Because of the pain-relief potential of some antibiotics, feeling better on an antibiotic is therefore not necessarily an indication that the antibiotic killed bacteria that was causing harm. And if pain relief is required, other anti-inflammatory drugs—like ibuprofen (brand names: Advil, Motrin, Brufen, Nurofen)—are much safer.
Independent Systematic Reviews
The following reviews are in addition to those listed on our scientific consensus page.
UK NICE Guidelines, 2018.
Cadavid D, et al. Antibiotics for the neurological complications of Lyme disease. Cochrane Database Syst Rev. 2016;12:CD006978.
Sanchez E, et al. Diagnosis, Treatment, and Prevention of Lyme Disease, Human Granulocytic Anaplasmosis, and Babesiosis: A Review. JAMA. 2016;315(16):1767-77. [pdf mirror]
Dersch R, et al. Efficacy and safety of pharmacological treatments for acute Lyme neuroborreliosis – a systematic review. Eur J Neurol. 2015;22(9):1249-59.
The 6 Negative Randomized Placebo-controlled Trials
The Berende Trial 🇳🇱
Berende A, et al. Randomized Trial of Longer-Term Therapy for Symptoms Attributed to Lyme Disease. N Engl J Med. 2016;374(13):1209-20. [Persistent Lyme Empiric Antibiotic Study Europe (PLEASE)]
Berende A, et al. Effect of prolonged antibiotic treatment on cognition in patients with Lyme borreliosis. Neurology. 2019;
Berende, A. Dissertation: Persistent symptoms attributed to Lyme disease and their antibiotic treatment. Results from the PLEASE study. 2019.
Commentary on the Berende trial
- Neurology Today: Prolonged Antibiotics Do Not Improve Neurocognitive Outcomes in Persistent Lyme Disease
- Science-Based Medicine: Chronic Lyme Disease – Another Negative Study
The Fallon Trial 🇺🇸
Fallon BA, et al. A randomized, placebo-controlled trial of repeated IV antibiotic therapy for Lyme encephalopathy. Neurology. 2008;70(13):992-1003.
Commentary on the Fallon trial:
The Oksi Trial 🇫🇮
Oksi J, et al. Duration of antibiotic treatment in disseminated Lyme borreliosis: a double-blind, randomized, placebo-controlled, multicenter clinical study. Eur J Clin Microbiol Infect Dis. 2007;26(8):571-81.
The Krupp Trial 🇺🇸
Krupp LB, et al. Study and treatment of post Lyme disease (STOP-LD): a randomized double masked clinical trial. Neurology. 2003;60(12):1923-30.
Kaplan RF, et al. Cognitive function in post-treatment Lyme disease: do additional antibiotics help? Neurology. 2003;60(12):1916-22.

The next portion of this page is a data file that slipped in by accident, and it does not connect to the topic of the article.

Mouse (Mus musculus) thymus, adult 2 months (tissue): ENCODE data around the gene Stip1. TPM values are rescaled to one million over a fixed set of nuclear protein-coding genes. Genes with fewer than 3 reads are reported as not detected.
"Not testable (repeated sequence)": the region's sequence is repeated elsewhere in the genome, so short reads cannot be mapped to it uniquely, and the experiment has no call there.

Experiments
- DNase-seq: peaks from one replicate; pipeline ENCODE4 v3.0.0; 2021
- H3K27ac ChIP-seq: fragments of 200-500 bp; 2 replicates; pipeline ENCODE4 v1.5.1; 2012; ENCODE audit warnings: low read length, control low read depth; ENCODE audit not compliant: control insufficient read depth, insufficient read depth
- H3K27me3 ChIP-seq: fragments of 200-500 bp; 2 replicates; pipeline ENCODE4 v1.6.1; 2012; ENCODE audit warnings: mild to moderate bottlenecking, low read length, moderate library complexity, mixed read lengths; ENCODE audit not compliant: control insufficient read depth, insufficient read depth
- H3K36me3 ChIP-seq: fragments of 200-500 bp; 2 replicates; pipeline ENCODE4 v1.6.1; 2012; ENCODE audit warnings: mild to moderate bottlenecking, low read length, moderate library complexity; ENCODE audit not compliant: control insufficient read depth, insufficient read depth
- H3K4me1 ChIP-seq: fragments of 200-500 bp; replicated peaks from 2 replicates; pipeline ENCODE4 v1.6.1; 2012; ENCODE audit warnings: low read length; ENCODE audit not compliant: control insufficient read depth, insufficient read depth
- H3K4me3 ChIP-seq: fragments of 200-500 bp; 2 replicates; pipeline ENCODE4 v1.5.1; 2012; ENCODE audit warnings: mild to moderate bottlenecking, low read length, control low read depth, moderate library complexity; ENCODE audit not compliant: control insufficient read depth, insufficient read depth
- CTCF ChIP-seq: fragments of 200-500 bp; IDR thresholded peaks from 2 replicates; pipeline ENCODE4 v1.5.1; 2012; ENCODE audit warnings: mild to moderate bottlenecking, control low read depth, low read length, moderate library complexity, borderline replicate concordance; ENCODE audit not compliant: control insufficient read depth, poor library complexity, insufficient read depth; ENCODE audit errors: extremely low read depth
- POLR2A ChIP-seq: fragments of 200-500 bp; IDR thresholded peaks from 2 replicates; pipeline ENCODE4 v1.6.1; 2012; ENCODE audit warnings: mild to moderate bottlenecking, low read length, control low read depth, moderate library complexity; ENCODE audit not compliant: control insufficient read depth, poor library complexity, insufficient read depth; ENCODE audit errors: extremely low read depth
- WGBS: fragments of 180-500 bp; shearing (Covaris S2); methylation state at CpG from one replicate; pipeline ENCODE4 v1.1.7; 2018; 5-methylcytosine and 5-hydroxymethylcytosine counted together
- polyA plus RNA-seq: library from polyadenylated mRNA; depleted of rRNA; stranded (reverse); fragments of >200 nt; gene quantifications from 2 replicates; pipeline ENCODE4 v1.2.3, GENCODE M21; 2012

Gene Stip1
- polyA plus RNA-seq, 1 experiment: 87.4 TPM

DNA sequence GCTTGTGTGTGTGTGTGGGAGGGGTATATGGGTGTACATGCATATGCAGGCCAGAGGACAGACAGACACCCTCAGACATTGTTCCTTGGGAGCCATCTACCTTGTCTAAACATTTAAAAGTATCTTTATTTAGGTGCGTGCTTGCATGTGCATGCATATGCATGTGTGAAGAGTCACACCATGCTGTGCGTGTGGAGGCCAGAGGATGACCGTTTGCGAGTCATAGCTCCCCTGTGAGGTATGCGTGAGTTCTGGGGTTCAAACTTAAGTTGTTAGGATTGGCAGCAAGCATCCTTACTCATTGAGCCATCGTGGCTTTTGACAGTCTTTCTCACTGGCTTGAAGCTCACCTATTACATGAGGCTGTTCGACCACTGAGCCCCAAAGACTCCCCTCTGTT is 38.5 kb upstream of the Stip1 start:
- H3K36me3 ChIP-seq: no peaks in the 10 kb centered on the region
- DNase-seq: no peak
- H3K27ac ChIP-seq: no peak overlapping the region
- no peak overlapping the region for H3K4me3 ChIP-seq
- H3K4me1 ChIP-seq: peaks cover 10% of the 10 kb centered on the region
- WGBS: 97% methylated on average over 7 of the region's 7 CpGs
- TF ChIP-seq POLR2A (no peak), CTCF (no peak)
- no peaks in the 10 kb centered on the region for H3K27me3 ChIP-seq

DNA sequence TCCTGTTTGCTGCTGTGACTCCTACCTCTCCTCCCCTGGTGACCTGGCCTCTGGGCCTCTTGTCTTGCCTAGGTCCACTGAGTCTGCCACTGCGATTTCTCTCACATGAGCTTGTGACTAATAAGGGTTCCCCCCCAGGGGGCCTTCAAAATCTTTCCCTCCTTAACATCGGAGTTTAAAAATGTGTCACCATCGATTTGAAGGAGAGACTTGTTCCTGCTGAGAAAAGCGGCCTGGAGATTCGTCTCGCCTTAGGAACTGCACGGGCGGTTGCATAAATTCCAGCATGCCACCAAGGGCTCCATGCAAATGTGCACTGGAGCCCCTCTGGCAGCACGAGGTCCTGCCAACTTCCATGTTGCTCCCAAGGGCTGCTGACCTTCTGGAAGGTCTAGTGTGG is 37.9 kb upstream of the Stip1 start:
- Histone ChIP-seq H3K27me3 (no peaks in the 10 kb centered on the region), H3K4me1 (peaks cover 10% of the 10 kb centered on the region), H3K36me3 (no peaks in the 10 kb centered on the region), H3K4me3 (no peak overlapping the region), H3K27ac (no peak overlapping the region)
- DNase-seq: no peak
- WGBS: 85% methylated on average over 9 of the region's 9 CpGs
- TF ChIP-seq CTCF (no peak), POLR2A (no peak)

Commentary on the Krupp trial
- Jwatch: Medicating Lyme Disease Before It Starts and After It Ends
- Jwatch: More Studies on Prolonged Antibiotic Therapy for Chronic Lyme Disease, 2003
The Two Klempner Trials 🇺🇸
Klempner MS, et al. Two controlled trials of antibiotic treatment in patients with persistent symptoms and a history of Lyme disease. N Engl J Med. 2001;345(2):85-92. [Two trials published together]
Of course, there are also a number of additional studies that support the scientific consensus that long term antibiotics for Lyme disease are not justified.
For example, an RCT by Dattwyler and colleagues randomized patients with late Lyme disease to receive either 14 days of intravenous antibiotics (n=80) or 28 days of intravenous antibiotics (n=63). There were 5 treatment failures in the 14 day group and 0 treatment failures in the 28 day group.
A 1999 study by Carlson and colleagues found no evidence of Borrelia Burgdorferi DNA in knee tissue samples from 26 patients with post-antibiotic Lyme arthritis.
A 2019 study by Dr. Brandon Jutras, Dr. Robert Lochhead, and others found that part of bacteria cell wall called peptidoglycan may trigger an inflammatory reaction that results in persistent Lyme arthritis.
Also in 2019, Grillon and other researchers from France found post-antibiotic Lyme arthritis could be cured using DMARDs.
Below is a video of Dr. Lochhead discussing their group’s findings:
Dattwyler RJ, et al. A comparison of two treatment regimens of ceftriaxone in late Lyme disease. Wien Klin Wochenschr. 2005; 117(11-12):393–7.
Carlson D, et al. Lack of Borrelia burgdorferi DNA in synovial samples from patients with antibiotic treatment-resistant Lyme arthritis. Arthritis Rheum. 1999;42(12):2705-9.
Jutras BL, et al. Borrelia burgdorferi peptidoglycan is a persistent antigen in patients with Lyme arthritis. Proc Natl Acad Sci USA. 2019;116(27):13498-13507.
Grillon A, et al. Characteristics and clinical outcomes after treatment of a national cohort of PCR-positive Lyme arthritis. Semin Arthritis Rheum. 2019;48(6):1105-1112.
Discussion by scientists
NIH: Chronic Lyme Disease
NIH National Center for Complementary and Integrative Health: Lyme Disease
Klempner MS, et al. Treatment trials for post-Lyme disease symptoms revisited. Am J Med. 2013;126(8):665-9.
Auwaerter PG. Point: Antibiotic therapy is not the answer for patients with persisting symptoms attributable to lyme disease. Clin Infect Dis. 2007;45(2):143-8.
Melia MT, Auwaerter PG. Time for a Different Approach to Lyme Disease and Long-Term Symptoms. N Engl J Med. 2016;374(13):1277-8. [paper mirror]
Oliveira CR, Shapiro ED. Update on persistent symptoms associated with Lyme disease. Curr Opin Pediatr. 2015;27(1):100-4. [video commentary]
See statements from medical societies in our Scientific Consensus section.